“The act of continuing the sales even after the breakage of Totalizer Seal committed by the claimant, in question, calls for stern action. However, it is noted that there was no variation in the quality and quantity. Again, the petitioner has already suffered substantially for more than two (2) years for the closed status of the retail outlets. Therefore, a lenient view may be considered by the respondent, bearing in mind the element of benefit of doubt.
13) The IOC, felt aggrieved by the award of the Arbitrator, questioned its legality by filing an application (OP No.358 of 2012) under Section 34 of the Arbitration and Conciliation Act, 1996 (for short “the Act”) whereas the respondent filed an interim application No.447/2012 seeking resumption of supply of fuel to him before the High Court.
14) By order dated 23.11.2012, the High Court dismissed the application and upheld the award. The operative part of the order reads as under:
“In the result, the arbitral award dated 14.10.2011 made by the third respondent is confirmed with liberty given to the dealer to approach IOC with request in writing for continuation of distributorship and for supply and sale and with further direction issued to IOC to duly consider such request of the first respondent/dealer within one week from the date of receipt of such written request. The OP filed by the IOC and the application filed by the dealer are accordingly disposed of.”
15) The aforesaid order attained finality, as neither of the parties filed any appeal against the aforesaid order.
16) The respondent then on 20.02.2013 filed a representation to the appellant (IOC) requesting them for resumption of the supply of fuel to him pursuant to the directions of the award. By letter dated 13.03.2013, the IOC rejected the representation assigning the reasons for rejection of the respondent’s representation.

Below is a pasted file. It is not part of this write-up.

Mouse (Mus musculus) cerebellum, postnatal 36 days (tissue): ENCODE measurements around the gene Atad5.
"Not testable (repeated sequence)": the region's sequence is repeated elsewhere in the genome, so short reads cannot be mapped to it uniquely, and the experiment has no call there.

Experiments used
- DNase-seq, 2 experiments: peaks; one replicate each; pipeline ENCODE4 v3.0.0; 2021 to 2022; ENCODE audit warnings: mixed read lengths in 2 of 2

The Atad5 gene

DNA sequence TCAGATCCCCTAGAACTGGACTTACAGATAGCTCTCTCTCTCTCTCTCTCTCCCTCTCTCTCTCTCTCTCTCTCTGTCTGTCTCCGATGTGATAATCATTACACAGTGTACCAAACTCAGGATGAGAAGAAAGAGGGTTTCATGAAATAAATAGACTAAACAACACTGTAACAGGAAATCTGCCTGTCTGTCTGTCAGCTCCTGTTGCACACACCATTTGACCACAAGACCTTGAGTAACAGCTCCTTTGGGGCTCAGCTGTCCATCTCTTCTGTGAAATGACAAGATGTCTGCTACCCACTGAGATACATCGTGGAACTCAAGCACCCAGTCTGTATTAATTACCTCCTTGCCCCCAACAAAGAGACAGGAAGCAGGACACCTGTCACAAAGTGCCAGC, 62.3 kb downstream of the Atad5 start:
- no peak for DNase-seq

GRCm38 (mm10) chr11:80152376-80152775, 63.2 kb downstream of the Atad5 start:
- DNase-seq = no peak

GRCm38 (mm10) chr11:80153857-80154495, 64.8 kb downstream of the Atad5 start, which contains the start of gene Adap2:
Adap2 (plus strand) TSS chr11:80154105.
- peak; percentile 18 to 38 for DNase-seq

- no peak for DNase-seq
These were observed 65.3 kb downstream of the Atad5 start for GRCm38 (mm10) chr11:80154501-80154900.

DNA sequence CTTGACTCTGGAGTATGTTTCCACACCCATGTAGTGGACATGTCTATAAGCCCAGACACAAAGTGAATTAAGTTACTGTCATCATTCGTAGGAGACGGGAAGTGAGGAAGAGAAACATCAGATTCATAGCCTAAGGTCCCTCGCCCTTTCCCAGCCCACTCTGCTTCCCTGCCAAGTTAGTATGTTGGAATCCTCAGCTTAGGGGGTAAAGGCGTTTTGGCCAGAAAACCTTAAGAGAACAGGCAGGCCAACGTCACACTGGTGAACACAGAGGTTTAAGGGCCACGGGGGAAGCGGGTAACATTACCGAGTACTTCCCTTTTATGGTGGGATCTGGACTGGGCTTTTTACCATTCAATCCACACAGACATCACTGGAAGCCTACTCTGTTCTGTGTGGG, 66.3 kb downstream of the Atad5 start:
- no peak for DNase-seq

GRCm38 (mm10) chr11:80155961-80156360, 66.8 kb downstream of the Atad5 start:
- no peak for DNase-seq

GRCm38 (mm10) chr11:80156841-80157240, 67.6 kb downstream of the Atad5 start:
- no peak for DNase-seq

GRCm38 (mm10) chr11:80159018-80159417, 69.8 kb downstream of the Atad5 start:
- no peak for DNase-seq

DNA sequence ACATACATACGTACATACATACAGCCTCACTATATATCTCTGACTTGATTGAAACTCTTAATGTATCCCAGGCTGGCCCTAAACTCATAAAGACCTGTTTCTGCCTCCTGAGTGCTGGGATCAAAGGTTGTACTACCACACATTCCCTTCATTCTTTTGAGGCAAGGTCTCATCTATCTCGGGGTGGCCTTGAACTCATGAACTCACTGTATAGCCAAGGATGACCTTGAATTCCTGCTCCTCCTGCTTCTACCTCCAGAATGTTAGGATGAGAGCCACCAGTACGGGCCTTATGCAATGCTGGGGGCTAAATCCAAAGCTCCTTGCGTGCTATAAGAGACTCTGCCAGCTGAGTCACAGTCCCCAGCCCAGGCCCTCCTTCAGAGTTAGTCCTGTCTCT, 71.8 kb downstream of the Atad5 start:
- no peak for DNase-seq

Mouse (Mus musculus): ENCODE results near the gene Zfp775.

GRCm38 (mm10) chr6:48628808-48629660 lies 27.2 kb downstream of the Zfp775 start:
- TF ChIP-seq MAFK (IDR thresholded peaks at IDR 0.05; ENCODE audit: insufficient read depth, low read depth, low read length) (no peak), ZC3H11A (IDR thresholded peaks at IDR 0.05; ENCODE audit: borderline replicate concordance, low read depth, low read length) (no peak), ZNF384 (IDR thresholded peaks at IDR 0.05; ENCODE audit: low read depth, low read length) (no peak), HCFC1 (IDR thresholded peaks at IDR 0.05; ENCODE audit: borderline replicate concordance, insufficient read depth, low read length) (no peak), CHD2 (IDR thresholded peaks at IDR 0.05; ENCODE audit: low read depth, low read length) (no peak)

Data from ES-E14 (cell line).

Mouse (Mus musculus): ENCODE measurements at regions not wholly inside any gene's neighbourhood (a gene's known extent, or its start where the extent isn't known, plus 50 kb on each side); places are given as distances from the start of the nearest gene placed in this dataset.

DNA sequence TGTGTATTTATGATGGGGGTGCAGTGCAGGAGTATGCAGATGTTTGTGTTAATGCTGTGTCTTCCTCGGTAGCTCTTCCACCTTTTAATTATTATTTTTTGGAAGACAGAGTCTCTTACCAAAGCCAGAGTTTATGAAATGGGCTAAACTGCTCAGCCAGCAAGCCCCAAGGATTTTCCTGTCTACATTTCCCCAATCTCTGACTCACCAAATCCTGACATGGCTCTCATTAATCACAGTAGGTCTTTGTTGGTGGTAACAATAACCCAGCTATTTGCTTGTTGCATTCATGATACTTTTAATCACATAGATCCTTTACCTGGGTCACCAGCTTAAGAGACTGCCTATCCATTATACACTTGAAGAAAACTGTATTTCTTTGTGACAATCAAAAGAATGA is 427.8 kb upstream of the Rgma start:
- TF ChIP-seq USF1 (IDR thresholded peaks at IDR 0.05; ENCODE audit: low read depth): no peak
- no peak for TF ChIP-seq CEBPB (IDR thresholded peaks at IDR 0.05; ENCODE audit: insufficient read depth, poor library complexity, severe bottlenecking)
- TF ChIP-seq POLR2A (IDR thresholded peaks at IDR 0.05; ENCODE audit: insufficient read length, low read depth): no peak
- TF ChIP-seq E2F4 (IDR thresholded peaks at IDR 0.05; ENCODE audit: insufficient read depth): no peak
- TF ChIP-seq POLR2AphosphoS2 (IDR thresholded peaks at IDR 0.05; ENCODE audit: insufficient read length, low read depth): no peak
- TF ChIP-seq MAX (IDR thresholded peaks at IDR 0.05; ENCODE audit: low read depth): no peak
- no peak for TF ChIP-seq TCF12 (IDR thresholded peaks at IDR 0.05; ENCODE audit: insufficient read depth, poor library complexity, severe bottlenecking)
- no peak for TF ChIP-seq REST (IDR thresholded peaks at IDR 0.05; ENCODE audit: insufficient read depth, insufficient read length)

17) The respondent felt aggrieved by the rejection of his representation, filed writ petition before the Madras High Court under Article 226/227 of the Constitution of India. The appellant (IOC) contested the writ petition and defended their order of rejection of the respondent’s representation.
18) By order dated 17.04.2014, the Single Judge (writ Court) dismissed the writ petition finding no merit to the challenge made to the rejection of the respondent’s representation and upheld the same as being just and proper calling no interference. The respondent felt aggrieved and filed intra court appeal before the Division Bench.
19) By impugned order, the Division Bench allowed the respondent’s appeal and while setting aside the order of the Single Judge issued a mandamus to the IOC to restore the respondent’s dealership and resume the supply of fuel to his fuel station. The operative part of the order of the Division Bench contained in Para 21 and 22 reads as under:
“21. The application filed by the Corporation to set aside the award has already been dismissed by the learned Single Judge. The Corporation is now taking advantage of the liberty granted by the learned Single Judge while confirming the award to consider the representation. There is absolutely no need to submit a representation and passing orders thereon by the Corporation in view of the conclusiveness reached to the award setting aside the order of termination. Since the supply was stopped only on account of the order of termination of dealership, naturally supplies should resume immediately after the award and upholding the said award by the learned Single Judge. This aspect was not considered by the learned Single Judge. We are therefore of the view that the appellant must succeed.
22. In the result, the order dated 13 March 2013 on the file of the second respondent is set aside. The writ petition filed by the appellant is allowed. The first respondent is directed to pass a consequential order pursuant to the award dated 14 October 2011 restoring the dealership of the appellant and resume supplies to the fuel station. Such exercise shall be completed within a period of one week from the date of receipt or production of a copy of this judgment.”